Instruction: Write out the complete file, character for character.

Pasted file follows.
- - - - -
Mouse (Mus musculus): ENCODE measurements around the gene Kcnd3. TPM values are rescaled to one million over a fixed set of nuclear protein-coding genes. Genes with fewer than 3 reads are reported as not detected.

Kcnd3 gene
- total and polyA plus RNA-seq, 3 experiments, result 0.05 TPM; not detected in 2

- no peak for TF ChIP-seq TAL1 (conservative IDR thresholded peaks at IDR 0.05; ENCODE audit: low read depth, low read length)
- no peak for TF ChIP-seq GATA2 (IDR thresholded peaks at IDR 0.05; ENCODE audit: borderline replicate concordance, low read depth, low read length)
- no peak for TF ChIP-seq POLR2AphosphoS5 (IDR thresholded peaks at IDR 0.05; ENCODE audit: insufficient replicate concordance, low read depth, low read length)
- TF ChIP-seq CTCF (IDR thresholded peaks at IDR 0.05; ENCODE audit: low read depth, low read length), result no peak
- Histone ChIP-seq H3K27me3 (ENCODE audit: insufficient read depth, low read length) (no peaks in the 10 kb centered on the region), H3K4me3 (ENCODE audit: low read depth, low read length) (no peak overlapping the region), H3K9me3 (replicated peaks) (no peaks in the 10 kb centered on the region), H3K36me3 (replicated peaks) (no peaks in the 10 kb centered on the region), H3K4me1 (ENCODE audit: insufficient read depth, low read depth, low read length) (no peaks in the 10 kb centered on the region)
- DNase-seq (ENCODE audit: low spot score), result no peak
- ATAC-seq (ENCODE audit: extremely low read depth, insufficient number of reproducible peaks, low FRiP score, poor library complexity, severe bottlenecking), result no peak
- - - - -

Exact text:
Mouse (Mus musculus): ENCODE measurements around the gene Kcnd3. TPM values are rescaled to one million over a fixed set of nuclear protein-coding genes. Genes with fewer than 3 reads are reported as not detected.

Kcnd3 gene
- total and polyA plus RNA-seq, 3 experiments, result 0.05 TPM; not detected in 2

- no peak for TF ChIP-seq TAL1 (conservative IDR thresholded peaks at IDR 0.05; ENCODE audit: low read depth, low read length)
- no peak for TF ChIP-seq GATA2 (IDR thresholded peaks at IDR 0.05; ENCODE audit: borderline replicate concordance, low read depth, low read length)
- no peak for TF ChIP-seq POLR2AphosphoS5 (IDR thresholded peaks at IDR 0.05; ENCODE audit: insufficient replicate concordance, low read depth, low read length)
- TF ChIP-seq CTCF (IDR thresholded peaks at IDR 0.05; ENCODE audit: low read depth, low read length), result no peak
- Histone ChIP-seq H3K27me3 (ENCODE audit: insufficient read depth, low read length) (no peaks in the 10 kb centered on the region), H3K4me3 (ENCODE audit: low read depth, low read length) (no peak overlapping the region), H3K9me3 (replicated peaks) (no peaks in the 10 kb centered on the region), H3K36me3 (replicated peaks) (no peaks in the 10 kb centered on the region), H3K4me1 (ENCODE audit: insufficient read depth, low read depth, low read length) (no peaks in the 10 kb centered on the region)
- DNase-seq (ENCODE audit: low spot score), result no peak
- ATAC-seq (ENCODE audit: extremely low read depth, insufficient number of reproducible peaks, low FRiP score, poor library complexity, severe bottlenecking), result no peak